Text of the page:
• Ian Derrington

My Ethics of AI-Art

Updated: Sep 29

When it comes to morality, sometimes it is difficult to evaluate what is 'right.' When it comes to the use of AI to generate artwork, such morals remain a quandary. Recently, AI-artwork has exploded, with news reaching front headlines in mainstream media and even the John Oliver show. Enabled by tools coming from applications or code such as OpenAI's DALL*E, stability.ai's stable diffusion model, mid-journey, and a number more. With these tools, textual prompts combined with artist-configurable parameters can generate completely unseen works in the styles of living, dead artists, or neither, in the most novel situations. To do so, AI models rely on training on millions--and even billions-- of pieces of art that may or may not have text associated with those images.

Even with the increased adoption of AI-generated artwork, there is no simple answer to whether AI art generation from textual prompts is moral. Here are some typical arguments for both sides.

Those who welcome AI art generally make the following points:

1. AI art is a form of creativity that should be celebrated and encouraged.

2. AI art can help us to understand the creative process better.

3. AI art can help us to create new and interesting artworks and is the next step in the evolution of Art.

Those who argue against AI art generally make the following points:

1. Because AI art is trained using the creations of other artists, such art is a form of plagiarism.

2. AI art diminishes the value of human artists because it takes minimal training to create AI art.

3. AI art is not really art at all.

While there are merits to those who support and those who oppose AI art, I approach the generation of my AI artwork to minimize the oppositional elements that oppose the morality of AI art.

  • While many artists do, I do not use the use of living (or dead, really) artists in the formation of my prompts. I see that such stylistic adoption via AI is visually close to theft, even if in combination with multiple artists. It is not more moral, to my eyes, to either use a single artist's name or even a set of them as input prompting to the generation of my images.

  • I also believe that it is important for AI artists to have some level of creativity and training. I do not believe that AI art should be completely automated. I believe there should be some human involvement in the process.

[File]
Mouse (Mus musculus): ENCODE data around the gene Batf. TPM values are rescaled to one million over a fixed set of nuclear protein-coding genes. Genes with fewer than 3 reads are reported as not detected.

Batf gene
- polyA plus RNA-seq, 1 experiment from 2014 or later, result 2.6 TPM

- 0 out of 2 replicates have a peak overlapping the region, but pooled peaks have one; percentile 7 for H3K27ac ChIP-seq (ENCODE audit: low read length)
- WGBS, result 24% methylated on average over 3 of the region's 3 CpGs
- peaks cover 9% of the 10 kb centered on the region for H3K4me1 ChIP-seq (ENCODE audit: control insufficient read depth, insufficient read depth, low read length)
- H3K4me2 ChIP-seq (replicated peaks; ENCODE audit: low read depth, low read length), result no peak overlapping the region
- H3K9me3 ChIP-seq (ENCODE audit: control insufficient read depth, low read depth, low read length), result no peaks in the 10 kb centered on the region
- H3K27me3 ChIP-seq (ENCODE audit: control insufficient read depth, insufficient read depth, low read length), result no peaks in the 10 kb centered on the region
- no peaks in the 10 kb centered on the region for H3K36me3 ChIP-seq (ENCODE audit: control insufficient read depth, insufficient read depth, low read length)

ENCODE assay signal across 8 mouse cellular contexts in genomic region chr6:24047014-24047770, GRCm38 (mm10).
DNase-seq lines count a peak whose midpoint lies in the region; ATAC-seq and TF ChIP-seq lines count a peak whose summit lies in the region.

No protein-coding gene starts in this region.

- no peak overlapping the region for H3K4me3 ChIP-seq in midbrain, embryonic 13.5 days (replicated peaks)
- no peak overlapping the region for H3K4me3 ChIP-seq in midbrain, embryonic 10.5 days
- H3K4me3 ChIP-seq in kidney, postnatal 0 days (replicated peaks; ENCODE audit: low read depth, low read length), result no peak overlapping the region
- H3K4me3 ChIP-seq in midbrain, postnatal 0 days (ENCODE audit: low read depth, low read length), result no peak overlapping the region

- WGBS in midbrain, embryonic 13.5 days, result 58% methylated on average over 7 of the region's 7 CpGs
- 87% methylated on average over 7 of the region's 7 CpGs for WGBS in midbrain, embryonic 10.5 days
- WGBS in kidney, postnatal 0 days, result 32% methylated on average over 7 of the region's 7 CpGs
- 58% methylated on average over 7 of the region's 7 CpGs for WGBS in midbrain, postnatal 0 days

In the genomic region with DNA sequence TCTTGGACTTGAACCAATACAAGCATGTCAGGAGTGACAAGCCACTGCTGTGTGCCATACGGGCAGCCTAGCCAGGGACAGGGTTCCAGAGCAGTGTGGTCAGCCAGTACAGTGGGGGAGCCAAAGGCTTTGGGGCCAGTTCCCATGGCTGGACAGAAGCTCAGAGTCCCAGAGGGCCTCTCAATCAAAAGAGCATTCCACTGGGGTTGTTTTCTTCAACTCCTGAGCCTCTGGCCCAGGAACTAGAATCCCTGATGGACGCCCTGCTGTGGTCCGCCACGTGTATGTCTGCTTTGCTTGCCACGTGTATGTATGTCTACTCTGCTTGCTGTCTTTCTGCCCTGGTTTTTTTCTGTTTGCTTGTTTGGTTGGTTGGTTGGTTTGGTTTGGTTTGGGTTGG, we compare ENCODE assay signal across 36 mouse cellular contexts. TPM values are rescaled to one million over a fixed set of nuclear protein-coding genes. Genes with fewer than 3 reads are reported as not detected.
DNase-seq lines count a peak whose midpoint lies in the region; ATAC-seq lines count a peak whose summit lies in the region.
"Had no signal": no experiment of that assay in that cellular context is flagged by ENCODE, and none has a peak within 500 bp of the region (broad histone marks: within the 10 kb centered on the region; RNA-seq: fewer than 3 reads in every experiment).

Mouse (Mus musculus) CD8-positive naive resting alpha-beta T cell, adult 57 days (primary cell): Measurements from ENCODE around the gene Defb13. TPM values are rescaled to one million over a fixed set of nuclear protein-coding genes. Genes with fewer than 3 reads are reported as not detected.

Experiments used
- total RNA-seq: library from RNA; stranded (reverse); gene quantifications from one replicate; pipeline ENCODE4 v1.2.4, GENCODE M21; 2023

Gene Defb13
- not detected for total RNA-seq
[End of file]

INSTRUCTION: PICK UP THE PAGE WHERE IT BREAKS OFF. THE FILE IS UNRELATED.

• I strive to use mostly abstract prompts. While not always possible, and I will not always share my prompts, these abstractions provide a glimpse into the AI understanding that enables artwork generation.

  • I directly label my AI art galleries as generated by AI. Such helps to reduce confusion and allow individuals to make a more informed choice as to whether they consider the work as 'art.'

  • I take it that art is in the eye of the beholder. Even if something is a new form of art that many might debate, if someone considers the new form as art, it is. Art is a competitive process, and every new medium or tool should be given a chance to be used and evaluated in the free market context. Not all AI art is good and must be filtered. I aim to remove all of the failures, large and small, that might reasonably negatively impact my (and others') aesthetic pallet (such as artifacts, etc.).

While it is even arguable that photoshop-enabled artwork with filters and presets could be seen as AI-created, I believe that the above guidelines help to set my artwork apart from such and increase the morality of my AI art.

AI art may be considered similar to the development of the calculator. Before its development, the computation was done by hand 'calculators' and was very time-consuming. The invention of the mechanical and electronic calculator allowed for quicker and easier computation, but it was still necessary for humans to understand the underlying mathematics. Though I will agree that there has been a decrease in some people's ability to add 23 and 10 in their heads, the calculator and other tools like Mathematica have enabled swifter progress in other areas integral to our understanding of our survival by relieving the cognitive burdens of more tedious computations.

In the same way, I believe that AI art is a tool that can help us to create new and interesting artworks, but it is still necessary for humans to understand the underlying creative process and to create more, both better and faster.

While I was only informally trained by my mother, who is a physical, graphical, and photographic artist, my style of art is always evolving. It is with AI that I find the ability to reveal powerful emotions more closely.

While many will still disagree, it is my perception of the AI-art community at large that the art is here to stay. While there will certainly remain a competitive niche for non-AI-enabled artwork, it may be likely that failure to consider adopting AI in one's art may limit the financial success of artists.

For me, I will continue generating AI that seems appealing. Both for me and the world, I see the aesthetics created as something that brings value to the world regardless of how it was generated.

Just as humans have done for all our existence, art will evolve.

I am looking forward to evolving with it.

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